So I took out my trademark braids this past May. It was a long, troublesome chore, but one I was used to experiencing every eight or nine weeks for years. Decades, to be precise. I cut out most of the synthetic braids, unbraided the rest, tossed them, then went through the exhausting ritual of washing, conditioning, and readying my hair for another 6-7 hours of rebraiding. When the ritual was over, my head felt bobblehead-light from the lifted weight. After conditioning my hair, I was halfway to the phone to make an appointment to get my usual double-strand twists put back in by my braider of five years, Fatima of Livingston Street. Come to think of it, I don’t know her last name or the proper name of her salon, yet we’ve had a perfectly fine relationship over the years. No credit cards, bring your own hair, and try not to take too many bathroom breaks.
This time though, I paused. I ran my hand through my hair. It had really grown over the winter. It was always thick but now I noticed some length as well. I gripped the tight, kinky curls in both hands. I made faux Mohawks in the mirror. I could also feel my full scalp for a change. Those with braids know how creative you need to be to scratch an itchy spot: combs, pens, paper clips…Whatever it takes. I felt so…light. And I felt as if people around me could notice the change as well. I noted that I didn’t have an office to rush back to on Monday, no corporate bigwigs to appease with an approved hairstyle. I cancelled with Fatima and instead did a quick twist-out with the crappiest grease I had on hand and water. “I’m just waiting a few days,” I told anyone who asked. “I don’t want my scalp to be so sore this time. The braiders will always be there.”
I rescheduled with poor Fatima three times before I realized how much I was enjoying wearing my hair out. I felt tremendous guilt telling her I wasn’t getting my hair braided for a while. I knew I was one of her regulars and tipped well. Although she handled it professionally, I still avoid passing her salon if I can.
My natural (haired) friends supported the change. “It’s summertime. Who wants braids on their neck in August?” “Give it a try. You might really get into it!” “Men love natural hair, ” one friend added slyly. Although I’d never grouped braids in the same class as lace fronts or weaves, I figured I’d give it a try. I hadn’t had a perm for ages; now I’d go extension-free as well.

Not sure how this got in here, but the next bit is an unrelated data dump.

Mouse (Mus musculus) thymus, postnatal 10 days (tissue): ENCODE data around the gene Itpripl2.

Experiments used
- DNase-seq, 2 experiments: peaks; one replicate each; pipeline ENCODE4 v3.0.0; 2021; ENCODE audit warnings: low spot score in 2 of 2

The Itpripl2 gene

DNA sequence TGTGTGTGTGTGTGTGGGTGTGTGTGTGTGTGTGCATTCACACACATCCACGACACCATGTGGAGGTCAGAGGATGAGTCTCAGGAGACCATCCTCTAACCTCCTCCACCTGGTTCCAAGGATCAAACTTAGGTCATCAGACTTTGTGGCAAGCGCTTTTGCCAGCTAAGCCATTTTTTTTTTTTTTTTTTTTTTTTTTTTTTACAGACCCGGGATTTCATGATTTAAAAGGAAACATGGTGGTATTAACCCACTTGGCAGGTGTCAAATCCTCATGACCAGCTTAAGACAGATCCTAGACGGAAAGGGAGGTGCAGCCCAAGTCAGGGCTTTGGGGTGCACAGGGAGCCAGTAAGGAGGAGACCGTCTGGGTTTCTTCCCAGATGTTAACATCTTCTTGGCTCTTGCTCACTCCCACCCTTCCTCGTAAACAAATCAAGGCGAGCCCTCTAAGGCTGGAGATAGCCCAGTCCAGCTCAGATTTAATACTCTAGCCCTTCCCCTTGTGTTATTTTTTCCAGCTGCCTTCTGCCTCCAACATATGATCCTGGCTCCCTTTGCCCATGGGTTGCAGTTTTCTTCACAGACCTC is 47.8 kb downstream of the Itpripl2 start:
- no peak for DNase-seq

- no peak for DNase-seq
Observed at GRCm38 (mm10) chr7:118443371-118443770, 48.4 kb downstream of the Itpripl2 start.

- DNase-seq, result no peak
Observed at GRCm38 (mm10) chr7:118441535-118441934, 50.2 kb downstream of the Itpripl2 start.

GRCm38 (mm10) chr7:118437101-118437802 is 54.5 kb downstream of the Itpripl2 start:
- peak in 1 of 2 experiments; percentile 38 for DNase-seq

So there I was. I hadn’t had a real cut or color in more than five years. I didn’t think my hair looked too bad, but was mortified at the broad headband of white up front. This was well hidden under braids but out in the open, how much was this aging me? And more frankly, how much was it going to cost to update my style?
While I contemplated trimming my own hair to save money, I had flashbacks to my grandmother pressing my hair. I had to be around eight or so. I sat in a low, hard iron chair, hand painted white. She used a heavy old hot comb (one that I taped up and used until it became an absolute hazard in my 30s), blaming every slip and ear and neck burn on me: “You shouldn’ta moved, then!” She knew nothing about styling and simply curled my hair under every time. Curl under. Curl under. Aaand done. I’m sure in some homes somewhere this was a bonding experience: time to talk about women’s stuff, and things that bothered me, and jokes only girls found funny. In our small apartment, the hot combing was a horror. I sat stiff as an ironing board, inches away from an open flame, my grandmother blowing on a comb that was so hot it smoked. And this went on my head. Sweat ran down my arms and back. I heard the awful sizzle and smelled the unique scent of burnt hair in the air. The towel protecting my neck made me even warmer. I might nod off in the heat, or I might need Vaseline and a Band-Aid for the burn I’d get if I startled. The kitchen was the place where I might find food, or I might find torture. In the name of my hair.